Constraint-Based XML Query Rewriting for Data Integration

Monday, April 16th, 2012

Constraint-Based XML Query Rewriting for Data Integration by Cong Yu and Lucian Popa.


We study the problem of answering queries through a target schema, given a set of mappings between one or more source schemas and this target schema, and given that the data is at the sources. The schemas can be any combination of relational or XML schemas, and can be independently designed. In addition to the source-to-target mappings, we consider as part of the mapping scenario a set of target constraints specifying additional properties on the target schema. This becomes particularly important when integrating data from multiple data sources with overlapping data and when such constraints can express data merging rules at the target. We define the semantics of query answering in such an integration scenario, and design two novel algorithms, basic query rewrite and query resolution, to implement the semantics. The basic query rewrite algorithm reformulates target queries in terms of the source schemas, based on the mappings. The query resolution algorithm generates additional rewritings that merge related information from multiple sources and assemble a coherent view of the data, by incorporating target constraints. The algorithms are implemented and then evaluated using a comprehensive set of experiments based on both synthetic and real-life data integration scenarios.

Who does this sound like?:

Data merging is notoriously hard for data integration and often not dealt with. Integration of scientific data, however, offers many complex scenarios where data merging is required. For example, proteins (each with a unique protein id) are often stored in multiple biological databases, each of which independently maintains different aspects of the protein data (e.g., structures, biological functions, etc.). When querying on a given protein through a target schema, it is important to merge all its relevant data (e.g., structures from one source, functions from another) given the constraint that protein id identifies all components of the protein.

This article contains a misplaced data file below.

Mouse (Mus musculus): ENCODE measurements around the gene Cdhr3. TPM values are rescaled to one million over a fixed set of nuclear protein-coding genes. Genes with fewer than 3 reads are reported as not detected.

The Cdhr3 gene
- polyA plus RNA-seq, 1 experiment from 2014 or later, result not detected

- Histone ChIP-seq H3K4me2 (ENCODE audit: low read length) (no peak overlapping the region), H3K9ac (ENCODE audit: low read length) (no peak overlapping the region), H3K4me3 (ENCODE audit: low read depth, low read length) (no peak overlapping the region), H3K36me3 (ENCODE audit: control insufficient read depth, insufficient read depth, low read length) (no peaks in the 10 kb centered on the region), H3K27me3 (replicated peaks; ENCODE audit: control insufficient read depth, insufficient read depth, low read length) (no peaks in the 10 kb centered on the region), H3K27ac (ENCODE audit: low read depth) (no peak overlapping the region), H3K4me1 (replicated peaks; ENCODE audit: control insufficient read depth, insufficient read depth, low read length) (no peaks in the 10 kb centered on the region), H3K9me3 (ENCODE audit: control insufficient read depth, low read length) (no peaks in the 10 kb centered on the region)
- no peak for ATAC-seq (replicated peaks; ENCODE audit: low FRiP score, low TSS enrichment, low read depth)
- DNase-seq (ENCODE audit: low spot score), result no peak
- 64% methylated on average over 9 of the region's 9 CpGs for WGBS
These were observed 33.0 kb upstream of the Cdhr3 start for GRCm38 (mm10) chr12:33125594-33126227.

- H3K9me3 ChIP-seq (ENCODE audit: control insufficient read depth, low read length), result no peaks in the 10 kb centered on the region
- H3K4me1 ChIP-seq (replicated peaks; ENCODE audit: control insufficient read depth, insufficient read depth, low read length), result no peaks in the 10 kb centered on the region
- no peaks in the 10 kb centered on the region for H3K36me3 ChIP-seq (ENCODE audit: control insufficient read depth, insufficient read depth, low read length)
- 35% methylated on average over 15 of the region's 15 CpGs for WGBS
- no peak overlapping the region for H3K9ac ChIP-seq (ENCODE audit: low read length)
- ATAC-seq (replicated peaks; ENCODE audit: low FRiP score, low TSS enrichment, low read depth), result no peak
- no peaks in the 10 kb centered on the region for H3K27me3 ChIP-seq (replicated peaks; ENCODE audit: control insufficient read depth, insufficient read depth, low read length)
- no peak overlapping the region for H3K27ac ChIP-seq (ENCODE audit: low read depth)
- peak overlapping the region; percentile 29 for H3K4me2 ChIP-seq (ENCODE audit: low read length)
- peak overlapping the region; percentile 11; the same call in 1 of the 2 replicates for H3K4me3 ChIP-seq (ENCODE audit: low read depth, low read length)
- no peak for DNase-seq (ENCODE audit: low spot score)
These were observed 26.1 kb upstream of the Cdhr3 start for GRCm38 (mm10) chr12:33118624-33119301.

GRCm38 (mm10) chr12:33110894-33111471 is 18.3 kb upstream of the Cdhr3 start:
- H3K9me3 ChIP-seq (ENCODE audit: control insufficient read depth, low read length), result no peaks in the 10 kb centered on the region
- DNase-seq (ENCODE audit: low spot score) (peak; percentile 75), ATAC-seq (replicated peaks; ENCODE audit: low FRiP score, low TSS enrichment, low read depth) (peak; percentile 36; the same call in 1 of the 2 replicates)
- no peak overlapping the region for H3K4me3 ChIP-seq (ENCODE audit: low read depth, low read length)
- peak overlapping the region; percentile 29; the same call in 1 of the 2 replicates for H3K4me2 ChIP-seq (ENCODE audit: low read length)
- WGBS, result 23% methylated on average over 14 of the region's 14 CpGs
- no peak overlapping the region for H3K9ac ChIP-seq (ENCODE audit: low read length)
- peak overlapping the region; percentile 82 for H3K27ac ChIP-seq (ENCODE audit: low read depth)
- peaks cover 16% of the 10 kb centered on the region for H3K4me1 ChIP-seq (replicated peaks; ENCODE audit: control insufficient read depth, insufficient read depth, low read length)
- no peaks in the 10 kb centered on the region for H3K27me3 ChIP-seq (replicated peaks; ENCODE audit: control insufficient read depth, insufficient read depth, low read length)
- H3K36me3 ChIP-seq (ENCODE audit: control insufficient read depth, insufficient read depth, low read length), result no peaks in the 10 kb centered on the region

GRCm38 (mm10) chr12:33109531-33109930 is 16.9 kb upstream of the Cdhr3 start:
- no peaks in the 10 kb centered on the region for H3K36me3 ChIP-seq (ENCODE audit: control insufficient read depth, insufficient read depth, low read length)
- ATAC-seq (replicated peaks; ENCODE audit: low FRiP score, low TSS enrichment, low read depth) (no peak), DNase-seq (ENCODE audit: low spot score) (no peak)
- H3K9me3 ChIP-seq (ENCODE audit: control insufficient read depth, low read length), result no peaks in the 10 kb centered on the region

When target constraints are present, it is not enough to consider only the mappings for query answering. The target instance that a query should “observe” must be defined by the interaction between all the mappings from the sources and all the target constraints. This interaction can be quite complex when schemas and mappings are nested and when the data merging rules can enable each other, possibly, in a recursive way. Hence, one of the first problems that we study in this paper is what it means, in a precise sense, to answer the target queries in the “best” way, given that the target instance is specified, indirectly, via the mappings and the target constraints. The rest of the paper will then address how to compute the correct answers without materializing the full target instance, via two novel algorithms that rewrite the target query into a set of corresponding source queries.